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Berberis thunbergii

LHPrism Status 
Tier 4 - Widespread
Species Type 
  • Terrestrial Plants
  • Shrub or woody bush
Key Characteristics 
The stems are thin and arching with sharp needle-like thorns
Small clusters of spoon-shaped leaves grow along the branches. Leaf color may be green, burgundy or yellow.
Inner bark has a distinctive bright yellow color
Impacts of this species 

Japanese barberry establishes itself in dense stands, frequently shading out native plants. These plants pose a threat to native ecosytems by altering soil pH, nitrogen levels, and biological activity that occurs in the soil.  By making soil more basic, Japanese barberry often facilitate an increase in invasive earthworms. Documentation has also indicated white-tailed deer and other native animals prefer to graze on native plants over Japanese barberry, giving them a competitive advantage.

These plants occupy a wide range of habitats and are both shade tolerant and drought resistant. These plants produce a large number of seeds that have a high germination rate. Native birds assist in the spread of Japanese barberry by ingesting the berries and further distributing them to new locations. 


Japanese barberry is a hardy, ornamental shrub that is native to Japan. It was introduced to the United States in 1875. Settlers used these shrubs as an alternative to common barberry, and planted them in hedgerows to border fields. The Japanese barberry fruit was also found useful for dyes and jams, making this a further incentive to cultivate these shrubs. Although prohibited in New York, Japanese barberry are still being planted today, which poses an issue with managing them successfully.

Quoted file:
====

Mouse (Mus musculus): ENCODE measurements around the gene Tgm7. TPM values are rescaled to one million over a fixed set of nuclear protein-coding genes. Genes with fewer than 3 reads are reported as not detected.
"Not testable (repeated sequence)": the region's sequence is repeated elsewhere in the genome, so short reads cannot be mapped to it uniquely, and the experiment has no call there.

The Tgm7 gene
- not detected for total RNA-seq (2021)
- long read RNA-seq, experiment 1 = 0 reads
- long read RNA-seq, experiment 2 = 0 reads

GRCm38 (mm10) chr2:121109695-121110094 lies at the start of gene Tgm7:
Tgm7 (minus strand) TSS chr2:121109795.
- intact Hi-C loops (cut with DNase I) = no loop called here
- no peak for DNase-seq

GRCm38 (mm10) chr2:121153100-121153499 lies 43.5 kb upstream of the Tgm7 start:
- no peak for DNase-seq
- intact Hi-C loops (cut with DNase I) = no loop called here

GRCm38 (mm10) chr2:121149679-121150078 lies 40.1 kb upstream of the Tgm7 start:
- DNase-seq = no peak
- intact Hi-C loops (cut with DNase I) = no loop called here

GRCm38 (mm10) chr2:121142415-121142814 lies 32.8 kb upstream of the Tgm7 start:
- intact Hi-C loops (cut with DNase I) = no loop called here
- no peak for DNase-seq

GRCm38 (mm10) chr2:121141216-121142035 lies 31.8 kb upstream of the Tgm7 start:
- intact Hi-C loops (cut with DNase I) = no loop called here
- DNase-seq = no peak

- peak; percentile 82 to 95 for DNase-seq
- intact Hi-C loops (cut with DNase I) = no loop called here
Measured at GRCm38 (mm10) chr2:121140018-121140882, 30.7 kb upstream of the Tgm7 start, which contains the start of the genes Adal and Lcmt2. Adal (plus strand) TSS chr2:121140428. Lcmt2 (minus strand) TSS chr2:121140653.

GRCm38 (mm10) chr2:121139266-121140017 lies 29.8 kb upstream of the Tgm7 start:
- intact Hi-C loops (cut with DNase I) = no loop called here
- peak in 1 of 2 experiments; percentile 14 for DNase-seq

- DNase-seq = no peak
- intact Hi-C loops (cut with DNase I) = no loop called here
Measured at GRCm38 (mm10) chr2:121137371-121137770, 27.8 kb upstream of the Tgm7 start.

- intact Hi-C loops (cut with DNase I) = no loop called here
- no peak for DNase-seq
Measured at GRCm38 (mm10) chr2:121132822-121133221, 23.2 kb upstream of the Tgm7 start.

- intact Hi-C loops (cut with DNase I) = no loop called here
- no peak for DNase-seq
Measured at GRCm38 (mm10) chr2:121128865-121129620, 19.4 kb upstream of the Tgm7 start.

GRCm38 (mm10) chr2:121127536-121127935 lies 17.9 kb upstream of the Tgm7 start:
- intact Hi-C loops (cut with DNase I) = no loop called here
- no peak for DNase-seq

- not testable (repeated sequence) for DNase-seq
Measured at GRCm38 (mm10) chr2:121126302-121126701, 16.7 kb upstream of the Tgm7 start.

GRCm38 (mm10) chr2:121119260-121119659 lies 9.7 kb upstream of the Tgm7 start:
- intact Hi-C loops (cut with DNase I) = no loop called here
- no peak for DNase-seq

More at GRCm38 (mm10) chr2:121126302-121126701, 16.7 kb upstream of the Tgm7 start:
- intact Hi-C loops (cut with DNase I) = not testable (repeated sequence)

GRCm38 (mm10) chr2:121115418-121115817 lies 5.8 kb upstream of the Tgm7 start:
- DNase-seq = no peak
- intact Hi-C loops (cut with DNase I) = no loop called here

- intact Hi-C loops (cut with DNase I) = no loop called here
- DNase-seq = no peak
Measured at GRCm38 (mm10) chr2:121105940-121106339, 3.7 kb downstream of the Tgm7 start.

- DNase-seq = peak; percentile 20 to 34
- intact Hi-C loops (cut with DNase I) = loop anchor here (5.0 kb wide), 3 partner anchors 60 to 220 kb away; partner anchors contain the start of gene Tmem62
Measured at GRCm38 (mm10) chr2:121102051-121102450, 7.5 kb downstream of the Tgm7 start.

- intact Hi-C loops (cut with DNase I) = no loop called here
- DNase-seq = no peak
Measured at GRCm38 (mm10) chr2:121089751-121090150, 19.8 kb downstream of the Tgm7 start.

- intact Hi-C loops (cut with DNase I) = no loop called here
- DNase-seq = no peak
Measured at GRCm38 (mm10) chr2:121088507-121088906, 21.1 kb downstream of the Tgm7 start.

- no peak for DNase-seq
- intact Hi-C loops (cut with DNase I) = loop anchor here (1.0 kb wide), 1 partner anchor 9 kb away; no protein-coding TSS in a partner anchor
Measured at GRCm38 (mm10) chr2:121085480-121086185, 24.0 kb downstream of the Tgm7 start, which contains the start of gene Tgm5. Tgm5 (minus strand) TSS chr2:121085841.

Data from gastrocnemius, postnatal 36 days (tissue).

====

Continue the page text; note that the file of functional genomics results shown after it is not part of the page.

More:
Berberis thunbergii  is a compact, spiny shrub, that on average grows between .6 and .9 meters tall. The roots of the plant are shallow but are very tough. The shape of the smooth-edged leaves vary between oval to spatulate, and are clustered in tight groups close to the branch. Individual spines bear small leaves in their axils. During May, these plants bloom with small yellow flowers in small clusters of two to four, or individually. The vibrant red fruits mature in mid-Summer and persist through winter.

It is widespread throughout the Lower Hudson region and found in a wide variety of habitats including abandoned farm fields, deciduous forest, and disturbed areas. It is well adapted to thrive in many soil and shade conditions, allowing it to out-compete many native plants. Japanese barberry is a New York prohibited plant and may not be sold, imported, purchased, transported, introduced or propagated in the state. 

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